It is not unusual for step-parents to do many of the things that the parent can do, especially where the two biological parents have good communication and willingness to be flexible together. However, the greater the battle for divorce and custody and property and everything that goes with a hard fought, long drawn out legal battle, usually there are going to be more restrictions, with more specific details listed in court orders regarding what you can and cannot do, when you can and cannot do whatever you have a right to do. So the answer to your question really depends upon the nature of your relationship with the other parent. Do you both do everything you can to "nail" the other person every time there is some slight deviation from perfect obedience to the court orders? Or do you both treat each other with basic respect, allowing for flexibility and always considering the needs of the child to have parents who actually understand the value of co-parenting? I am sure you see where I am going with this. The answer here depends upon the nature of how you and the other parent have been treating each other. If you both require perfect obedience to the court order and are willing to drag each other into court over every mistake, then of course you run the risk of being dragged into court if your wife picks up the child when the court order does not allow for that. Your question nicely illustrates the value of trying to treat the other parent with basic respect, and vice versa. Although the divorce ends the marital relationship it does not end the need to work together with the other parent in ways which ultimately show the greatest consideration for the emotional needs of your child. You will notice here that I did not need to quote any Maryland family law to answer your question. And that is because judges have the right to exercise what is called discretion, to take into consideration many personal factors when making decisions in family law cases. Family law is unique in this respect, because of the need for judges to listen to so many personal and intimate details of the litigants themselves. Most other areas of law are not so tied to who we are as individuals and personalities. That must be why I like family law, because it allows me to use my knowledge of people annd psychology in my law practice. But here I have digressed. If you have any further questions, you may reach me at (410) 381-1656. I am at your service. David Mahood, Esq.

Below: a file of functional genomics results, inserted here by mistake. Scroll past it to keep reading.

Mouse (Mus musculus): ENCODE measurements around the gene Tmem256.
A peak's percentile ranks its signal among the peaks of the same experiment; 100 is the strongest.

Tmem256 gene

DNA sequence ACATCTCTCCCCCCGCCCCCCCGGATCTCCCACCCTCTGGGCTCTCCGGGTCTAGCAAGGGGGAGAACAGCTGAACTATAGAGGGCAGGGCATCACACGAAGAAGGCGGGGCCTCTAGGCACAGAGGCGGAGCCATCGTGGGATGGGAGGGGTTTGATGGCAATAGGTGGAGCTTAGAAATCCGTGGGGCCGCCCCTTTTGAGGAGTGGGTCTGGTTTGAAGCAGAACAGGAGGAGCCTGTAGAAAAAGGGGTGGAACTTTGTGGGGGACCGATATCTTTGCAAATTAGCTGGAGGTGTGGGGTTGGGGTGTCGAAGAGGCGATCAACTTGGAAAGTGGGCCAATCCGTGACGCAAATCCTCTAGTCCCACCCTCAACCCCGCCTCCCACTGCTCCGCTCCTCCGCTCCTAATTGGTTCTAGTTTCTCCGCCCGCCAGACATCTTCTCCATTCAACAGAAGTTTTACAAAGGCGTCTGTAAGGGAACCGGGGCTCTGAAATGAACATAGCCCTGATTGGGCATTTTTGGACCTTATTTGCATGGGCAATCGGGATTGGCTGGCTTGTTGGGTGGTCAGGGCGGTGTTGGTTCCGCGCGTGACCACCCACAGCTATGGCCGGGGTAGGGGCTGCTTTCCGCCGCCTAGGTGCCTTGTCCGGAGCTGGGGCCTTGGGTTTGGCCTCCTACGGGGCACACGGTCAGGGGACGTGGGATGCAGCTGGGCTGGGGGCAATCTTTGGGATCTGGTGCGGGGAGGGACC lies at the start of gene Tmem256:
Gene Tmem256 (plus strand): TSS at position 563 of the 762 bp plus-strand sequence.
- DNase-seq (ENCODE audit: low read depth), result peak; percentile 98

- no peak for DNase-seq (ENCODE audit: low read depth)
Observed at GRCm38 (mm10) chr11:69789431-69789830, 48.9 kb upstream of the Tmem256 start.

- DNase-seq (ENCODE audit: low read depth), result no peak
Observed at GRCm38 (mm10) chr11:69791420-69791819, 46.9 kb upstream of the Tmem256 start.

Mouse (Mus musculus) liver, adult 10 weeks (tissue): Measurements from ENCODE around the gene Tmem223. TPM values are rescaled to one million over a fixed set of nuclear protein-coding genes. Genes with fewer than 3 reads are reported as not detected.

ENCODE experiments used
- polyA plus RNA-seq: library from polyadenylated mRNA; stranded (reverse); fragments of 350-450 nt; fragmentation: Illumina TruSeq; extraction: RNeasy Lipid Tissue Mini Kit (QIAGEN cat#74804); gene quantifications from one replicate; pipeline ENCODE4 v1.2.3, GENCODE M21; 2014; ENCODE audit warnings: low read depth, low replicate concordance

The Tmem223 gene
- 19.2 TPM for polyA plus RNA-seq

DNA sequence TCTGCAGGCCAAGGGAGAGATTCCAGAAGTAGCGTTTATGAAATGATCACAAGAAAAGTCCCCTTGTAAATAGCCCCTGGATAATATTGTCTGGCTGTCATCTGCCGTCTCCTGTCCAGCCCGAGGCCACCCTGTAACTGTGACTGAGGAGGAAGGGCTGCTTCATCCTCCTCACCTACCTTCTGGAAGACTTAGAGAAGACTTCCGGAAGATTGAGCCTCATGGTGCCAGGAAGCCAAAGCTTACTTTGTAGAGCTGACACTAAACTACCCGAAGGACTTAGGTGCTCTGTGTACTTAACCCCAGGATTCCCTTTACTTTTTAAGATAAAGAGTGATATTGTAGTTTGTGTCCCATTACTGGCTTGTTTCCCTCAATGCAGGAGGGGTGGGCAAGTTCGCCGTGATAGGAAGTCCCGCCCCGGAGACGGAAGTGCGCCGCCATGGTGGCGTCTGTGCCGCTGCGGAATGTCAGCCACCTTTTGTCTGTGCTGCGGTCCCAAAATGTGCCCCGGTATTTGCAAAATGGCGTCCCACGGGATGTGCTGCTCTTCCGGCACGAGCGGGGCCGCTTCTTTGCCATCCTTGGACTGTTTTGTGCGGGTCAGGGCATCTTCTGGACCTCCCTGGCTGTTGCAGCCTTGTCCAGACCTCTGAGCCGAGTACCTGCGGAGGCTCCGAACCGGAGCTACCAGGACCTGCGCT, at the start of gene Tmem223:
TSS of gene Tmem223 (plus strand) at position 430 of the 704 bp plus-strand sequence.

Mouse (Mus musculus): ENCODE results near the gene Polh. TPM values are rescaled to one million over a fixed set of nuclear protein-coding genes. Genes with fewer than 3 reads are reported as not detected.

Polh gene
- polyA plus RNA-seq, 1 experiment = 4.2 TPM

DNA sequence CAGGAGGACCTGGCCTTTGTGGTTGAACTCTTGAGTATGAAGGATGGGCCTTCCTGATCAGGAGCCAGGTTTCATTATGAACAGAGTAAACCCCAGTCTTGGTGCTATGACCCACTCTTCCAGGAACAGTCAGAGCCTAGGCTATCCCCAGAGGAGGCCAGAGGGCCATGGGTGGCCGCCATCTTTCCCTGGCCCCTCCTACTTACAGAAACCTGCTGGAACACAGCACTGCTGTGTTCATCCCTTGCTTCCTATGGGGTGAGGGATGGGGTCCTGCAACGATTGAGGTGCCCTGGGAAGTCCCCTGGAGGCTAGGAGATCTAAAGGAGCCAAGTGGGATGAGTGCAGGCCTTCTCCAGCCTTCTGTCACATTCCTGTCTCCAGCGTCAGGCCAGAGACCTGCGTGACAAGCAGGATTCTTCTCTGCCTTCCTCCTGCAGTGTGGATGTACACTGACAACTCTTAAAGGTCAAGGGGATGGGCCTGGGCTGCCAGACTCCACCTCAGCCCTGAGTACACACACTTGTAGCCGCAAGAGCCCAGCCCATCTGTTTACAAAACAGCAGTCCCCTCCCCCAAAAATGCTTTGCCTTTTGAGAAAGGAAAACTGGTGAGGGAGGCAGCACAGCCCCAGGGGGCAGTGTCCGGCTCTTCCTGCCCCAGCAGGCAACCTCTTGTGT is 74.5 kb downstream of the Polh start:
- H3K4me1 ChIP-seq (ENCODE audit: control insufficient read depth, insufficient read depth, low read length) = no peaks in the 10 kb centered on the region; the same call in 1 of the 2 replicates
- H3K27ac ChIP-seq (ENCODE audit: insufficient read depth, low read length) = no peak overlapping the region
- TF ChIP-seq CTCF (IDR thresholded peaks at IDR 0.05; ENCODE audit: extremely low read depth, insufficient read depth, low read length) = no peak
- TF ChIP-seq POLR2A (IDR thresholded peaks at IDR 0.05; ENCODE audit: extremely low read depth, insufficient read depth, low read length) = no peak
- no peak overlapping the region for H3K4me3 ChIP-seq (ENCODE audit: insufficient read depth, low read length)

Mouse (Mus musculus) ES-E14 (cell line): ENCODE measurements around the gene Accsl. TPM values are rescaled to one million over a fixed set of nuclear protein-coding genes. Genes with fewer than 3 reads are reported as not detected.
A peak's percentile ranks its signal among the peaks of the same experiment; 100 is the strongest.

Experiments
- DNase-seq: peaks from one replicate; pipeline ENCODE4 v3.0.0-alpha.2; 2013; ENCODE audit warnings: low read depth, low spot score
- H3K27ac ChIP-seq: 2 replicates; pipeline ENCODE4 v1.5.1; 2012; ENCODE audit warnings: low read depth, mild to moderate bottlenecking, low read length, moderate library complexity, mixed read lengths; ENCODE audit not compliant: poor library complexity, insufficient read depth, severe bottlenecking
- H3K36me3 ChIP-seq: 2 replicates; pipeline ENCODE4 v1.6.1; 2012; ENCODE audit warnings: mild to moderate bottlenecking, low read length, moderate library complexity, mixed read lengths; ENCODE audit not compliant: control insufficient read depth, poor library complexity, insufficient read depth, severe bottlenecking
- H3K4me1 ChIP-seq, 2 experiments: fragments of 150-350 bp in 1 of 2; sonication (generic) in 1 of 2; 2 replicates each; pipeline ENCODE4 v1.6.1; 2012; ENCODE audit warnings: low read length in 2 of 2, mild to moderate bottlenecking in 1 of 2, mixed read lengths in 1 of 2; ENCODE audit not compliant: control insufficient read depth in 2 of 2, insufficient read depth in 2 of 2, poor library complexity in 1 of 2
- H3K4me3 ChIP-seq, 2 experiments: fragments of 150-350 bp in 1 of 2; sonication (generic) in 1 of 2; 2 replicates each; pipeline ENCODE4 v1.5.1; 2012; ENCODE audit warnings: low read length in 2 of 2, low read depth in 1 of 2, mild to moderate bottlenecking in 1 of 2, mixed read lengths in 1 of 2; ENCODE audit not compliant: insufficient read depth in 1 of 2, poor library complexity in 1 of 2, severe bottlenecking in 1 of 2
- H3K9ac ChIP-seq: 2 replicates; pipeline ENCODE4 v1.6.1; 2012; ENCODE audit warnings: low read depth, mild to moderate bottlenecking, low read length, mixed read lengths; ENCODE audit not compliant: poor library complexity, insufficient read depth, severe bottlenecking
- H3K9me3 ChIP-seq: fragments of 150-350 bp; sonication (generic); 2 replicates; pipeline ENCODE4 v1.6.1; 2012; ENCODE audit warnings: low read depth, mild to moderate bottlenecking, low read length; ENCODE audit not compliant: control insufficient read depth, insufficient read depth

This answer is GENERAL INFORMATION ONLY and does NOT constitute Legal Advice and does NOT establish an Attorney/Client Relationship because you have not provided me with a COMPLETE set of the FACTS, and therefore my answer cannot address your specific situation. I am an attorney licensed in Maryland and California. A Consultation, Retainer and a fully signed and dated Legal Services Agreement (a contract) will be required if you would like to obtain my representation. Office: (410) 381-1656. David Mahood, Esq.
Your question is unclear, but in general, you must abide by the language of the court order. If it says that you or your wife may not do x, y, and z, than you must comply with that language, regardless of whether you think that it may be silly and unnecessary. Of course, you may ask the court to modify the court order based on changed circumstances, and the court may agree to make such modification, but until it does, no attorney can advise you that you need not comply with the current language.
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